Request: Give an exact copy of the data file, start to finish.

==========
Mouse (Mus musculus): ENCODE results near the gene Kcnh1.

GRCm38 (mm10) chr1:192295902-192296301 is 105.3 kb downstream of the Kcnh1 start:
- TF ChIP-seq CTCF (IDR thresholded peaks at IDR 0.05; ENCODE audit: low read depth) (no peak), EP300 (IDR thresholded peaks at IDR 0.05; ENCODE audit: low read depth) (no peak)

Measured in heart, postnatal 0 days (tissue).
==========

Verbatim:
Mouse (Mus musculus): ENCODE results near the gene Kcnh1.

GRCm38 (mm10) chr1:192295902-192296301 is 105.3 kb downstream of the Kcnh1 start:
- TF ChIP-seq CTCF (IDR thresholded peaks at IDR 0.05; ENCODE audit: low read depth) (no peak), EP300 (IDR thresholded peaks at IDR 0.05; ENCODE audit: low read depth) (no peak)

Measured in heart, postnatal 0 days (tissue).